This study aimed to assess the role of policy networks on labour market policies and their effects on youth employment. The research has examined how key players such as the government, the private sector, and organised labour can influence the success or failure of youth employment policies. Policy network theory was used to examine the institutional arrangements of decision-making. As part of the mixed-methods research approach, seven key respondents were interviewed qualitatively, and 61 unemployed youths were surveyed quantitatively to determine how policy decisions affect employment outcomes. The findings indicated the existence of two alliances – (1) that of the Tripartite Alliance, comprising the African National Congress (ANC), Congress of South African Trade Unions, and South African Communist Party and (2) its alliance with private interests – that underlie a political economy characterised by concessions, trade-offs, and exchange of resources, since 1994. They are institutionalised in the ANC and National Economic Development and Labour Council, where the policy decision-making process regarding the labour market is consolidated. Following the global financial crisis of 2008, neoliberalism was shaken, revealing the power dynamic between the ANC government, organised labour, and big business. This watershed moment led to the adoption of landmark labour market policies such as the National Minimum Wage and the Employment Tax Incentive (ETI) Act. Since the beginning of democracy, the ETI is the only policy to have tackled youth unemployment from the demand side by granting big businesses unearned tax credits for hiring youth while ignoring the informal economy and small businesses. Moreover, it has provided big businesses with the opportunity to hire younger workers while earning tax credits, which has threatened the employment of older workers, some of whom are unionised. After six years of adoption, the ETI has had no significant impact on youth employment; at the end of the second quarter of 2021, youth unemployment stood at a record 64.4%. The decision to implement the ETI was based on preconceived views, political pressures, and vested interests, which is consistent with the thesis of this study that public policy fails at conception, design, and formulation – not at implementation. Implementation failures can be associated with policy instruments adopted at earlier stages of policy development; therefore, implementation failures are in essence manifestations of flaws present in the process of policy development. The key recommendation of this study, is that the government ought to reform Nedlac to include a wide variety of stakeholders with an equal voice, thus eliminating the dominant influence of a few elites on labour market policy decisions.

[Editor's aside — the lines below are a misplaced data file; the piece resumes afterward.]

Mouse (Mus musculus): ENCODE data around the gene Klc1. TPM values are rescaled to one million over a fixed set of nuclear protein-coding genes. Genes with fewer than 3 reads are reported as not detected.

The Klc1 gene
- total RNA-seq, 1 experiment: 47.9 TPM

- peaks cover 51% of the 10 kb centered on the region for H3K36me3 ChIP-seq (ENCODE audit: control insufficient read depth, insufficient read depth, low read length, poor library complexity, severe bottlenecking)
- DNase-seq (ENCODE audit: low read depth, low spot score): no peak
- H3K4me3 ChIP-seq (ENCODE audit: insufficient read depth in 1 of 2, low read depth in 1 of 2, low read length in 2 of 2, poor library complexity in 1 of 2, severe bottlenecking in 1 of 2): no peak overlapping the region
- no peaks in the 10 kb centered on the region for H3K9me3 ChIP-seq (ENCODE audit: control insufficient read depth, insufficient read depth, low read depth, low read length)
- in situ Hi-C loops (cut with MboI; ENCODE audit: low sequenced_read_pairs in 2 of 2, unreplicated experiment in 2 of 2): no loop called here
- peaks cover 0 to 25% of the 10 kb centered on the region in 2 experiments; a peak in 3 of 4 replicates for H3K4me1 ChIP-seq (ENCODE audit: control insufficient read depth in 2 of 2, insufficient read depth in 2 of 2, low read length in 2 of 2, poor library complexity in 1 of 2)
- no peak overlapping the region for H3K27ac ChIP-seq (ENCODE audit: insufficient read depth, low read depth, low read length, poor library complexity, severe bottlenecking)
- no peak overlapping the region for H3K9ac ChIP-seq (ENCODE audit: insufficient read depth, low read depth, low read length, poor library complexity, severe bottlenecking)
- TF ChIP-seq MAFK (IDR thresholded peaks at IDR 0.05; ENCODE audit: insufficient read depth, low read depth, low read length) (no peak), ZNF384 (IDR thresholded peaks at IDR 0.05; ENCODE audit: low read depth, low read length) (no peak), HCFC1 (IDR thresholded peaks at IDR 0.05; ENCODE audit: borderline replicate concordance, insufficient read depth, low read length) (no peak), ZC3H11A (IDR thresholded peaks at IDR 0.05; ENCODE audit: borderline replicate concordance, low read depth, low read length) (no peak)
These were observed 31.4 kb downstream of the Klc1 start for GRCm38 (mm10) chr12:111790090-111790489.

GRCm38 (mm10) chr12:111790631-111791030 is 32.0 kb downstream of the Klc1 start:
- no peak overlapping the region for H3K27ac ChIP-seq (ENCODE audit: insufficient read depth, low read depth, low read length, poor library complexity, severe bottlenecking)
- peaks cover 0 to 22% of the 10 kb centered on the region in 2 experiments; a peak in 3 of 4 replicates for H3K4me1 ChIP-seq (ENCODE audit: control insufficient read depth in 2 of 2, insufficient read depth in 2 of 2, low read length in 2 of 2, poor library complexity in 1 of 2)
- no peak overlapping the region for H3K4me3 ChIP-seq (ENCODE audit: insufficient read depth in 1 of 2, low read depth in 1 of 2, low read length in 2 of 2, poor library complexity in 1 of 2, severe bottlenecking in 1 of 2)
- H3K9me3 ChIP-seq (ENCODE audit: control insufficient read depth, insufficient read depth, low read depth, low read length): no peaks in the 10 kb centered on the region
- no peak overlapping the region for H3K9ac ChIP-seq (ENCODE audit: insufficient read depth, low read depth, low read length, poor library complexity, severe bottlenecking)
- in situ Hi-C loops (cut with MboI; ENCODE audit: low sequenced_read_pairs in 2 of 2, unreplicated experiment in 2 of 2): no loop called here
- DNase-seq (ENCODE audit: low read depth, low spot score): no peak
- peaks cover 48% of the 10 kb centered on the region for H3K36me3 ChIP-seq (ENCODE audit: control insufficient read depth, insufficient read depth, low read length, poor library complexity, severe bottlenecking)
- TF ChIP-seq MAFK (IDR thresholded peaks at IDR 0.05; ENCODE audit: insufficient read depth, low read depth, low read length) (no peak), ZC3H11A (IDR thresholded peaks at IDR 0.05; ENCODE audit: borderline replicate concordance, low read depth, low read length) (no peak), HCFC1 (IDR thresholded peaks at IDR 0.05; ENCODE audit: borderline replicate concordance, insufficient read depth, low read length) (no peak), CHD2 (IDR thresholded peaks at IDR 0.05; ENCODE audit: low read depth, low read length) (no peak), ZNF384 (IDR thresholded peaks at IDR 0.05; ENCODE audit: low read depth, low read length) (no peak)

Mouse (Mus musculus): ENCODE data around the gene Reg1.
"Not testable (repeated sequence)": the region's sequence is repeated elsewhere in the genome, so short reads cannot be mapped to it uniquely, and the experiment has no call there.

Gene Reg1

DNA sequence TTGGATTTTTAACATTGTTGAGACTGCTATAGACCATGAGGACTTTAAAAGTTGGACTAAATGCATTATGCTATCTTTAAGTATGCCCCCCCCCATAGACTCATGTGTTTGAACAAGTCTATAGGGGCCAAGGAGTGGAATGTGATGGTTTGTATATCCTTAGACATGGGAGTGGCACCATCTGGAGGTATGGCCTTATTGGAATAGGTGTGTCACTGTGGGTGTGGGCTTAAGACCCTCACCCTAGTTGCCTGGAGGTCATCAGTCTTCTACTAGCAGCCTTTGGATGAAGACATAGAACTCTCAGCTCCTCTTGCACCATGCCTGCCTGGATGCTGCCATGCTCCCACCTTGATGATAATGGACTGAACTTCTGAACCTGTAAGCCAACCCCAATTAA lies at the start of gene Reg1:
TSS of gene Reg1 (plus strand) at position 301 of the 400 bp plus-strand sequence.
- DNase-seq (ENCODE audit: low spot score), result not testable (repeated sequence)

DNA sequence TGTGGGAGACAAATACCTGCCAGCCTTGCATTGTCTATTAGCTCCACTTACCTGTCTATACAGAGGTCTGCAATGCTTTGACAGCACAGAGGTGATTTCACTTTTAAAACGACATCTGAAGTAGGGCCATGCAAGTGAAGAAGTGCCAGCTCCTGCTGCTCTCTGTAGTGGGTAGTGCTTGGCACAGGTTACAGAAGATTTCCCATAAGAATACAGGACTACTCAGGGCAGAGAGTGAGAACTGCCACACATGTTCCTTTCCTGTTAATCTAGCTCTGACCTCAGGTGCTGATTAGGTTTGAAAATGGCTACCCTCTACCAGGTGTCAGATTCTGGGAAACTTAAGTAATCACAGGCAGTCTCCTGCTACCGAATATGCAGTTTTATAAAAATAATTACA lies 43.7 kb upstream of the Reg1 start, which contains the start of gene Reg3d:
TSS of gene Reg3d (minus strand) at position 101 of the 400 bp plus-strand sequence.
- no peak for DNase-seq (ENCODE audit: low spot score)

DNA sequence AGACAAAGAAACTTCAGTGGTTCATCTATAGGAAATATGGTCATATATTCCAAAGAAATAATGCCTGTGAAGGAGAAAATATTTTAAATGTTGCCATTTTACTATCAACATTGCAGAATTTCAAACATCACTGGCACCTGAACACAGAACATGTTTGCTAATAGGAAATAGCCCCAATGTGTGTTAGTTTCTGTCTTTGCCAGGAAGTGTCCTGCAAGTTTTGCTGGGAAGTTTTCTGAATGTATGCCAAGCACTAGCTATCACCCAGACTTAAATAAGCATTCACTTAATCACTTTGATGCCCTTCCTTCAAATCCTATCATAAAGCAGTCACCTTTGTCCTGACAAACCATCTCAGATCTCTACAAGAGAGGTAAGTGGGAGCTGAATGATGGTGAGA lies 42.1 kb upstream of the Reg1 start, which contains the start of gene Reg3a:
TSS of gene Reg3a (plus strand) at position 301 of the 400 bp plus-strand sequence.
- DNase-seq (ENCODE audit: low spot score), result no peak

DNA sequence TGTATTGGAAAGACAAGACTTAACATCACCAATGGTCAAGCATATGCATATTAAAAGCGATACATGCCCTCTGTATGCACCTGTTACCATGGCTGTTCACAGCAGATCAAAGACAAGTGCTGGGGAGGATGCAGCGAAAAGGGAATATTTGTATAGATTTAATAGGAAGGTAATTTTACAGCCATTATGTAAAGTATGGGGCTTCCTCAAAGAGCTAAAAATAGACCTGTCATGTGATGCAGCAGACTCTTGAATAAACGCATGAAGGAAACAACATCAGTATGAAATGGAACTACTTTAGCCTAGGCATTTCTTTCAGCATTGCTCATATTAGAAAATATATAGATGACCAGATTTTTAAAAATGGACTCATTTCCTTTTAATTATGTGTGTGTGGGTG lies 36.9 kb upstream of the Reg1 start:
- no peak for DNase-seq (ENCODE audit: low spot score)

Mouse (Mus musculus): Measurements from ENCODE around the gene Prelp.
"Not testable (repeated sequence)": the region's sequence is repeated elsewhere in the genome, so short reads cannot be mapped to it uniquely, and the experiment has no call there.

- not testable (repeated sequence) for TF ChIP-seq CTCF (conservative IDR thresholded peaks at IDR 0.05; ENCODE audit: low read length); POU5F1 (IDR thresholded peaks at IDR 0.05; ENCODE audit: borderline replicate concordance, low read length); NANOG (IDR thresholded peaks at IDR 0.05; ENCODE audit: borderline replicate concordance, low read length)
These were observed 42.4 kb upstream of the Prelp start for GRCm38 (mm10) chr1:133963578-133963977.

Dr Siphamandla Warren Khumalo